Classic novel does not fail to disappoint new reader

A Clockwork Orange is the book that many people’s nightmares are made of. With horrendously vivid descriptions of rape and murder, this book is not meant for the easily queasy. Why am I reviewing this horrorshow book? I mean it did come out in 1962, so why bring it up now? Well, when the novel was released in the states, a final chapter was cut, and therefore cut from the Stanley Kubrick movie. I got my hands on a copy of the original story at Book People and found the lost British chapter that author Anthony Burgess so adamantly fought for.

Our narrator is Alex Delarge, a 15-year-old gang ringleader living in a futuristic dystopian society where the teenagers rule the night with excessively violent tendencies. After a home invasion goes awry, Alex is caught by the police and sent to “staja,” or state prison. After a sour turn of events, he is chosen for a caustic new reform system. And basically all hell is released unto him.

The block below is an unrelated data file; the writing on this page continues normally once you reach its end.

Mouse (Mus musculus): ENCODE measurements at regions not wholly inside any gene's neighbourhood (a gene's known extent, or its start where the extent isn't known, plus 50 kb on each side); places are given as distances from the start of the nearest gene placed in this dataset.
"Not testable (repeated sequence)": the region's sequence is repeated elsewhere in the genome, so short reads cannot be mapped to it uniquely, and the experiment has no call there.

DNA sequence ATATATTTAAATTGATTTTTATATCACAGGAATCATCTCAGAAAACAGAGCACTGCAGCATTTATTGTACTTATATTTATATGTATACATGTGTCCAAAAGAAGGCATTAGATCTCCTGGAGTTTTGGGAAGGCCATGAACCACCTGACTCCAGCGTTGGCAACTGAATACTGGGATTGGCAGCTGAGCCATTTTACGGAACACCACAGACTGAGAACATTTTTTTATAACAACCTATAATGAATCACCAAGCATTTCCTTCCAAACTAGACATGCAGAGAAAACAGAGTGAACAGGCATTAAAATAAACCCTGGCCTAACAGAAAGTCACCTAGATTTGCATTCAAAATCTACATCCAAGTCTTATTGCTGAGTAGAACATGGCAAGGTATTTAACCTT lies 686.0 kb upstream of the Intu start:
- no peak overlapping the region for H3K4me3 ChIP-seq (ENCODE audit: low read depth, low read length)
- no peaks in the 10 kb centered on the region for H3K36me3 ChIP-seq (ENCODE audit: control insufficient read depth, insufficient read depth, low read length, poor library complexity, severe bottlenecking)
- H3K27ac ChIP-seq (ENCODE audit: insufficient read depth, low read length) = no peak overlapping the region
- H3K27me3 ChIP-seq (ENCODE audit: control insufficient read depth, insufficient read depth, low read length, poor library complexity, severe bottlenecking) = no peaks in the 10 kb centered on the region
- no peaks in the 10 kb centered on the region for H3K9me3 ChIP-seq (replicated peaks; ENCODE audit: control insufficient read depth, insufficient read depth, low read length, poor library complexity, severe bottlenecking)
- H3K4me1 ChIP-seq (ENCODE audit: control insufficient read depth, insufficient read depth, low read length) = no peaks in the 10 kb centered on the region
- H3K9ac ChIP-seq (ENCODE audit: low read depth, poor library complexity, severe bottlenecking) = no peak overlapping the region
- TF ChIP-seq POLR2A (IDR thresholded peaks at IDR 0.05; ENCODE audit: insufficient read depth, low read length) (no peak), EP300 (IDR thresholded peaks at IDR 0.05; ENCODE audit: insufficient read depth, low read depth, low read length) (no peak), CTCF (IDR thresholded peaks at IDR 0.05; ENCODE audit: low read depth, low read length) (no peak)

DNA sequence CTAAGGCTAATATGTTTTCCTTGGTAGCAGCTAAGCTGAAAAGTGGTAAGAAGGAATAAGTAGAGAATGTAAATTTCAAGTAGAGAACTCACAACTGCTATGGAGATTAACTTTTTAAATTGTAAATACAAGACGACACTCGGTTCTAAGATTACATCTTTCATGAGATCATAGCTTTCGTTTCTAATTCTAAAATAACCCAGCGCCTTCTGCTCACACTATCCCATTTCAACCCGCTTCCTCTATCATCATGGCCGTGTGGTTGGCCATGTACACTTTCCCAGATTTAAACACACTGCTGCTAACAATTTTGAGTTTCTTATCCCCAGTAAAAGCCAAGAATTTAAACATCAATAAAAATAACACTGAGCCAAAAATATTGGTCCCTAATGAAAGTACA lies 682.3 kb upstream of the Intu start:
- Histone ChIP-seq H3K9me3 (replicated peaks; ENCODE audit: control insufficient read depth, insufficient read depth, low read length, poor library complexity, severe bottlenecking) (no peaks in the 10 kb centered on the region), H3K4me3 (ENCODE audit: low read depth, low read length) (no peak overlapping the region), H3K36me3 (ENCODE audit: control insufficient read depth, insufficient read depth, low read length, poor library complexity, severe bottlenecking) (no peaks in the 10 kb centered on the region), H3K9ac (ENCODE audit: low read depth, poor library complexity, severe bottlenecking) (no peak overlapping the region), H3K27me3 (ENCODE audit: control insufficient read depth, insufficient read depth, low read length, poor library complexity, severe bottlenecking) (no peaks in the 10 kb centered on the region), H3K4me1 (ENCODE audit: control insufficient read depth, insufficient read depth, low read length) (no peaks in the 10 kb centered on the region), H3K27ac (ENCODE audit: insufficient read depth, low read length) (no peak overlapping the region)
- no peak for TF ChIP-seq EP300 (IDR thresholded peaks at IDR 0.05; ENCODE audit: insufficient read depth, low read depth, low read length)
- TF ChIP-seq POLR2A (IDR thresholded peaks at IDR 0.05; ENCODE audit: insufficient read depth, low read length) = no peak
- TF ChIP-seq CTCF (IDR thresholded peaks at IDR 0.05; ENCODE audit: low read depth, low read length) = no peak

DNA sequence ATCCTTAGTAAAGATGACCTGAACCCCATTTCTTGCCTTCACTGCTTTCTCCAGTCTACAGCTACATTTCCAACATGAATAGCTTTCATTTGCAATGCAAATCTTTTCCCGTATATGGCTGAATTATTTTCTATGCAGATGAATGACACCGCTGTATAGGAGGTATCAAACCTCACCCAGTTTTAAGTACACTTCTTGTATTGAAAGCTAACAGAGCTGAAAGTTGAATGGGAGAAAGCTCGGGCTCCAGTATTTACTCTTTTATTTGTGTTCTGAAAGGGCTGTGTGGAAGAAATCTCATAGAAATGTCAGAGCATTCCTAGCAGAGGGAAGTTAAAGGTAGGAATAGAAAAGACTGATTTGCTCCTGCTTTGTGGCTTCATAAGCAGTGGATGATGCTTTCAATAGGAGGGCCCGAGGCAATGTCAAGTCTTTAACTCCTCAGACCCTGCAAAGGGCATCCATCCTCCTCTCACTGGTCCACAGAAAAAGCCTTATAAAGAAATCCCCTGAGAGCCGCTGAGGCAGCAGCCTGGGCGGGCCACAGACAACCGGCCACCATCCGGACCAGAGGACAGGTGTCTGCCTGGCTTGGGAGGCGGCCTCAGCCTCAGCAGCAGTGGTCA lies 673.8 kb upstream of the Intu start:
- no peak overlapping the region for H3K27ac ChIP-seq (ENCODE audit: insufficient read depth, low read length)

In the introduction added to the new edition, Burgess claims it was an American publishing house’s conditions that forced it to remove the final chapter. The publisher claims otherwise, but whatever really happened is not too terribly important.

Here is a short recap of what happens in the American ending: after being hospitalized for injuries from a brutal suicide attempt, our narrator is released from the hospital and is ready to reenter the world and get back to his old tricks. The British ending follows this with a passage about Alex and his new crew of droogies (friends) hanging out in his old haunts, attacking a man on his way to a diner. In said diner, Alex runs into one of his old friends, Pete, who is with his wife. After talking to them, he suddenly realizes he is ready to grow up and start over.

I am partial to the brutal ending as opposed to the cliché hopeful ending of growing up and ending the violence. I respect Burgess’ insistence of bringing the original ending to America, but honestly, the British ending didn’t feel the same as the American one. But, reading the original conclusion is worth a chance because it gives the Kubrick fans of this work a whole new perspective on life and the meaning of this beautifully terrifying work of art.